• Do not eat fruit as a snack but as a dessert
  • As rarely as possible: Deep-fried and highly processed foods
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Is Snacking Allowed During the Eating Phase?

It is best and easiest to stick to two meals during intermittent fasting. Every time you eat something, your blood sugar level rises, and your digestion gets extra work.

If you can't avoid snacks, keep something healthy, like nuts, olives, a piece of cheese, vegetable sticks, or a protein shake, handy.

Can I Take Food Supplements During Intermittent Fasting?

In contrast to prolonged therapeutic fasting, intermittent fasting does not deprive you of any nutrients. However, if you do have deficiencies, you can cover these with the appropriate food supplements.

Magnesium, zinc, vitamin D3, and omega-3 fatty acids are also recommended during intermittent fasting.

But be careful: Zinc, for example, can cause nausea on an empty stomach. Ask CARE to test you for deficiencies so that you know which food supplements are right for you.

What Health Effects Does Intermittent Fasting Have?

As with all fasting methods, intermittent fasting also triggers various physical processes that have positive effects on your health.

Regular intermittent fasting:

  • has a blood sugar-regulating effect (HbA1c improves)
  • can minimize chronic inflammation
  • can have a pain-relieving effect
  • lowers blood pressure
  • strengthens the immune system
  • boosts the fat metabolism
  • helps you lose weight
  • simplifies weight control
  • promotes mindfulness and the ability to concentrate
  • Can protect against neurodegenerative diseases

Digesting food requires a lot of energy and physical resources. During the fasting period, you relieve your organs, and when the body's own fat oxidizes (you lose weight), you can detoxify a little at the same time. In a nutshell, regular intermittent fasting definitely has positive effects on your health. [1,2,3,4,5]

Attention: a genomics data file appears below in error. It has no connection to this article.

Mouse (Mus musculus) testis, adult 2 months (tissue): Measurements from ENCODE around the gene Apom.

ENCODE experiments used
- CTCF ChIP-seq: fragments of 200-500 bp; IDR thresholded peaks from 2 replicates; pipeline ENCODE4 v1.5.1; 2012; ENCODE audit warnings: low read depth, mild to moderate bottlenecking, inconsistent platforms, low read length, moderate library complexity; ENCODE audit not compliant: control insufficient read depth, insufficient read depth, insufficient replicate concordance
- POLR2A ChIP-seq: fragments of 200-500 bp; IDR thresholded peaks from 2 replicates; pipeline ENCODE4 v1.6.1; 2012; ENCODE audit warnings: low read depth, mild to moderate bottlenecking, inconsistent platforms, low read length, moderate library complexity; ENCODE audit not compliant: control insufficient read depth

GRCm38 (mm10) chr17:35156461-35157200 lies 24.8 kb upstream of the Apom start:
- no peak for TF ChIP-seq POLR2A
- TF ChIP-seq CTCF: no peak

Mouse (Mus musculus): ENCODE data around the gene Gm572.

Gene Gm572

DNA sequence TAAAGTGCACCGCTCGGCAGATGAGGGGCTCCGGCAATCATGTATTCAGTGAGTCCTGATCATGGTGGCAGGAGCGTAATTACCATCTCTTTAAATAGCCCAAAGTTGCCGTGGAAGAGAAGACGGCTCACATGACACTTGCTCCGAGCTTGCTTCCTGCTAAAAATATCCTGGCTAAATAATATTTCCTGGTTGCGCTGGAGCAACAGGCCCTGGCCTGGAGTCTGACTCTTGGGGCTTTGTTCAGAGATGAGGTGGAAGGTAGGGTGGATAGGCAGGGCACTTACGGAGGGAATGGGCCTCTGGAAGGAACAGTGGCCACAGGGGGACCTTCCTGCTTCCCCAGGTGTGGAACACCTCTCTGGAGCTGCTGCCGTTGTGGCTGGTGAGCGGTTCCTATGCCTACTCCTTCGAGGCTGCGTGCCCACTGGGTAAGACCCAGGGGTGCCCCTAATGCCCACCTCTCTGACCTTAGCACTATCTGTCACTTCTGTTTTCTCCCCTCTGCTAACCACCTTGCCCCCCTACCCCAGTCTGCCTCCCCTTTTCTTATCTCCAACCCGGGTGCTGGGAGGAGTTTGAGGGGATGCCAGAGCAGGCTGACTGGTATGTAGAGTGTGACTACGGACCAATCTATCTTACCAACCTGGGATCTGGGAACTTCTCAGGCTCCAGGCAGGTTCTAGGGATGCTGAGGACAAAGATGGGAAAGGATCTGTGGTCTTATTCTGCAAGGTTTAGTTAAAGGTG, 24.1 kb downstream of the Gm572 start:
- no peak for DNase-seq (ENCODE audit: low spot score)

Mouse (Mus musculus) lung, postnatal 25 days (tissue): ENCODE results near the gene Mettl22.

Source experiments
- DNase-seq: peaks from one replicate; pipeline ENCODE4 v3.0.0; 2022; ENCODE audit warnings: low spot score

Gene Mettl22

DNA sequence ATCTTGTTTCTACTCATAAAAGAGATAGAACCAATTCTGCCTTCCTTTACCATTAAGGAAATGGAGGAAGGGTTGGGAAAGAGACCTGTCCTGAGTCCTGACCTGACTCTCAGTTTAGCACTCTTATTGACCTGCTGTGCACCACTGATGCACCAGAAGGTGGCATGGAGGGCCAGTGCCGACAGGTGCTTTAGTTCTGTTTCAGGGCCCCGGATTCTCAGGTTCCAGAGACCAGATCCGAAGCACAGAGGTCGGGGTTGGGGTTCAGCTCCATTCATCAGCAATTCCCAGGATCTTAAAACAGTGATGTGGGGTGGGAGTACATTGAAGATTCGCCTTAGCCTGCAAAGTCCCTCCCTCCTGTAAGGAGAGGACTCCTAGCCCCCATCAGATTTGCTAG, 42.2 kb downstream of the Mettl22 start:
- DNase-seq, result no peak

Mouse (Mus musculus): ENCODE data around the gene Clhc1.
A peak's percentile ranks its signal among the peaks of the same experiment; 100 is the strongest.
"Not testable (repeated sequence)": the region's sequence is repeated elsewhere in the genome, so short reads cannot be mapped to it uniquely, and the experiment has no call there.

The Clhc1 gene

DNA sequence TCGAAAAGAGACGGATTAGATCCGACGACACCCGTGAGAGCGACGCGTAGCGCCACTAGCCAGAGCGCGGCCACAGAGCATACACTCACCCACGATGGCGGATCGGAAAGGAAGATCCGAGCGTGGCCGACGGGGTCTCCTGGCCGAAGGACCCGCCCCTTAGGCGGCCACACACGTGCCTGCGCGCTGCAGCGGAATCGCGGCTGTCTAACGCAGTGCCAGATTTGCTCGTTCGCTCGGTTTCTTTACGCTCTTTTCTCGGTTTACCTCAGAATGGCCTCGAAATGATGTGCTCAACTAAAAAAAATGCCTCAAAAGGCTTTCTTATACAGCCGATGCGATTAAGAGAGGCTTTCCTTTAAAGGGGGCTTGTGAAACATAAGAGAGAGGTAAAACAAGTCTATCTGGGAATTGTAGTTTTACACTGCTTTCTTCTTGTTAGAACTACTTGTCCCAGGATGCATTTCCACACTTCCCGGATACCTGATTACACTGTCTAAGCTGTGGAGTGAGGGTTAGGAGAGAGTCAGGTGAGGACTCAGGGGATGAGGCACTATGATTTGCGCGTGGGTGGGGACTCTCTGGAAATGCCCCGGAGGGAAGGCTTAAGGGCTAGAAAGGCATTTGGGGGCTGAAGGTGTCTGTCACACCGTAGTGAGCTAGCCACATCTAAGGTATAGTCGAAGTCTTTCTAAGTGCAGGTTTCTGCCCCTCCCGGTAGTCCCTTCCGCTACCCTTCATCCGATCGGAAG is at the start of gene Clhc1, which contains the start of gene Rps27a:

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Autophagy — Your Personal Recycling

One of the most important discoveries in connection with fasting is certainly autophagy. The Japanese scientist Yoshinori Ohsumi was awarded the Nobel Prize for this in 2016. At the same time, fasting, especially intermittent fasting, has become increasingly popular. Autophagy literally means "eating yourself". It means that defective or broken proteins and cell organelles "digest" themselves and are thus taken out of circulation or reassembled.

The process is comparable to a recycling plant. The cell waste is sorted, and what can still be used is recycled and reused. The remaining waste is disposed of so that it cannot cause any damage if it is left lying around for any length of time. By eliminating the damaged cell material, fewer pathological cells can multiply and form tumours. Invaders such as viruses and bacteria can also be combated more quickly in the cells.

Therefore, autophagy is a central key point in infections and diseases. It is generally assumed that autophagy sets in after 12 to 16 hours of fasting. [6,7]

Can You Lose Weight Healthily With Intermittent Fasting?

Intermittent fasting is not a diet; you don't have to give up certain foods. Still, if you want to lose weight sustainably and healthily, you should definitely question your eating habits and plan a healthy diet based on fresh, preferably unprocessed foods in your daily routine to achieve the possibly best results.